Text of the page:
Because the cholinergic system is down-regulated in the brain of Alzheimer's disease patients, cognitive deficits in Alzheimer's disease patients are significantly improved by rivastigmine treatment. To address the mechanism underlying rivastigmine-induced memory improvements, we chronically treated olfactory bulbectomized (OBX) mice with rivastigmine. The chronic rivastigmine treatments for 12-13 days starting at 10 days after OBX operation significantly improved memory-related behaviors assessed by Y-maze task, novel object recognition task, passive avoidance task, and Barnes maze task, whereas the single rivastigmine treatment failed to improve the memory. Consistent with the improved memory-related behaviors, long-term potentiation in the hippocampal CA1 region was markedly restored by rivastigmine treatments. In immunoblotting analyses, the reductions of calcium/calmodulin-dependent protein kinase II (CaMKII) autophosphorylation and calcium/calmodulin-dependent protein kinase IV (CaMKIV) phosphorylation in the CA1 region in OBX mice were significantly restored by rivastigmine treatments. In addition, phosphorylation of AMPAR subunit glutamate receptor 1 (GluA1) (Ser-831) and cAMP-responsive element-binding protein (Ser-133) as downstream targets of CaMKII and CaMKIV, respectively, in the CA1 region was also significantly restored by chronic rivastigmine treatments. Finally, we confirmed that rivastigmine-induced improvements of memory-related behaviors and long-term potentiation were not obtained in CaMKIIα+/- mice. On the other hand, CaMKIV -/- mice did not exhibit the cognitive impairments. Taken together, the stimulation of CaMKII activity in the hippocampus is essential for rivastigmine-induced memory improvement in OBX mice.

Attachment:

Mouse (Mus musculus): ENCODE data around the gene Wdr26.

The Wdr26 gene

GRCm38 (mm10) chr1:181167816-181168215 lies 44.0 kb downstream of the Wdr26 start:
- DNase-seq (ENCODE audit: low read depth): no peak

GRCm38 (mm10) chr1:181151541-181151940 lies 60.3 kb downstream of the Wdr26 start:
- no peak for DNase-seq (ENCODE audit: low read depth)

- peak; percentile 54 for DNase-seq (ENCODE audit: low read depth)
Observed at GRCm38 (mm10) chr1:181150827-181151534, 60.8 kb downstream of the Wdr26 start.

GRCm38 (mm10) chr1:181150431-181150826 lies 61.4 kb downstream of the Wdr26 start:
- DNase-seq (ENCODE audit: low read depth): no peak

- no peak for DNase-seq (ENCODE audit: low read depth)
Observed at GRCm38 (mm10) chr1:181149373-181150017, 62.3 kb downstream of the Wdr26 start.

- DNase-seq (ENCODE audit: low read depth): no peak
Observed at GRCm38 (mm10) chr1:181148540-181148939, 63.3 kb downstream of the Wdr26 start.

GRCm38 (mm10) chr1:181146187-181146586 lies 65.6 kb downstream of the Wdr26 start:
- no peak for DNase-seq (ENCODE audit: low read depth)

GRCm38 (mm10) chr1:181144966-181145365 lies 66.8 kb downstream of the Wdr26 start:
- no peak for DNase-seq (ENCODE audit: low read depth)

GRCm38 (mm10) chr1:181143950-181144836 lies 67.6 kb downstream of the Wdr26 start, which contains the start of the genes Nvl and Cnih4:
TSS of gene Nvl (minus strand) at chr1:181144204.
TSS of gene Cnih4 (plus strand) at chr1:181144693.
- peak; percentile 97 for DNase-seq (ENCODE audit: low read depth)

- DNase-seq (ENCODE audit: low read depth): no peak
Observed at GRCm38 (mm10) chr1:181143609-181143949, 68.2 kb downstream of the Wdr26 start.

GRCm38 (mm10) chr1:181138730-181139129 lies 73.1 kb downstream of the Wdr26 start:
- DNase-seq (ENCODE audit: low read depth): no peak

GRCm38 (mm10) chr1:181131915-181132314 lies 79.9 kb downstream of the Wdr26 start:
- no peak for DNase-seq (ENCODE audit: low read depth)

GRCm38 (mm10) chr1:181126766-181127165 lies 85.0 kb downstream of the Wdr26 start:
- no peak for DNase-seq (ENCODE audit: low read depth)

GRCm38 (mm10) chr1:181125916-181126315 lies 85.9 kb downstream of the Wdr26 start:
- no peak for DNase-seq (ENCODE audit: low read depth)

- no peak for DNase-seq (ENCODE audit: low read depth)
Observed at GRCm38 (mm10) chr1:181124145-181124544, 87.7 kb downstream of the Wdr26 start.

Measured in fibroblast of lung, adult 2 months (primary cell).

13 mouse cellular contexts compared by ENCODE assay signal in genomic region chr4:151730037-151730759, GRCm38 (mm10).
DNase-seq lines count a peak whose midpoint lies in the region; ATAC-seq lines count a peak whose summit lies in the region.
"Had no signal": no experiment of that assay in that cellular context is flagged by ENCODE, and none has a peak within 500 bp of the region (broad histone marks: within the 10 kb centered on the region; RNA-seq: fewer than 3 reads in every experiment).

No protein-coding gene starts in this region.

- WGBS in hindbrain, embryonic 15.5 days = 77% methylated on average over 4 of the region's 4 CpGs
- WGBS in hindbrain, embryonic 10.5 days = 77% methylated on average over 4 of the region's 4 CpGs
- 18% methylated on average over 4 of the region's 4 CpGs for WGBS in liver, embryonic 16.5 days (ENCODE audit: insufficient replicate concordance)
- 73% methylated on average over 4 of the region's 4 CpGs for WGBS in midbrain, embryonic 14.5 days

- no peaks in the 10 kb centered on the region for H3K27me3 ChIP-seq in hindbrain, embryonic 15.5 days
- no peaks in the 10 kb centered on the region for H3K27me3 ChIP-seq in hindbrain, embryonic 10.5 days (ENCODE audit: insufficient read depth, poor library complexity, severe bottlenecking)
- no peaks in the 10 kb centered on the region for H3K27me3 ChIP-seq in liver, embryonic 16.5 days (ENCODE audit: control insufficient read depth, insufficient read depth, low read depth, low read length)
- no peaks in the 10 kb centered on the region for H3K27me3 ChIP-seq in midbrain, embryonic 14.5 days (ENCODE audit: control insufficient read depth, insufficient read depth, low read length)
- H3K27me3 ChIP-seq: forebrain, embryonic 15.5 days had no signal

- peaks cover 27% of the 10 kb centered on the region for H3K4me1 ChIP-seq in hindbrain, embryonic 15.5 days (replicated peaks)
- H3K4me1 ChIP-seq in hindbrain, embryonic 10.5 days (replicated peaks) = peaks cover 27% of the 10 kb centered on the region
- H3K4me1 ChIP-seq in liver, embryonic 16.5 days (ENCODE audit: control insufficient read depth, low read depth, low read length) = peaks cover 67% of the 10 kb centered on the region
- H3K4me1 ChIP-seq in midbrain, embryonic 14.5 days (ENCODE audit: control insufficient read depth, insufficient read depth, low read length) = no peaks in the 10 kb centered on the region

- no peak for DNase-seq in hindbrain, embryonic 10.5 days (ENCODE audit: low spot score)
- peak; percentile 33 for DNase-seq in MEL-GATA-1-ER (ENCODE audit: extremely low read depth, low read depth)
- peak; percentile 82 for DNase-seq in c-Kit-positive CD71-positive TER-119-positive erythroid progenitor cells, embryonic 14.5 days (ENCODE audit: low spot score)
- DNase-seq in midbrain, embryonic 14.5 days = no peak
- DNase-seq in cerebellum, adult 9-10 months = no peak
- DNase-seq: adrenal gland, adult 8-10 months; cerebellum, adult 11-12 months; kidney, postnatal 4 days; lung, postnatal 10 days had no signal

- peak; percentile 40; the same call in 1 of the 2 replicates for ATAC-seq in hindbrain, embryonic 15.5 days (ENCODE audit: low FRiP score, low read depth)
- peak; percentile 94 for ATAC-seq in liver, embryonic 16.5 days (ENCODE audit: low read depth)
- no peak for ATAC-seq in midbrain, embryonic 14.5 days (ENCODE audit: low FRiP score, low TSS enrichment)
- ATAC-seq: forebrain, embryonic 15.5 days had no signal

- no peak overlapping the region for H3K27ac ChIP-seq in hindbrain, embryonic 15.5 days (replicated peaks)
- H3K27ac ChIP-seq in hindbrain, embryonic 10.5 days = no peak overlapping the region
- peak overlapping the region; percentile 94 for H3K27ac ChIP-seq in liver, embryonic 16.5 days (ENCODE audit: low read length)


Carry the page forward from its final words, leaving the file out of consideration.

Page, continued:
- Alzheimer's disease
- OBX mice
- long-term potentiation
ASJC Scopus subject areas
- Cellular and Molecular Neuroscience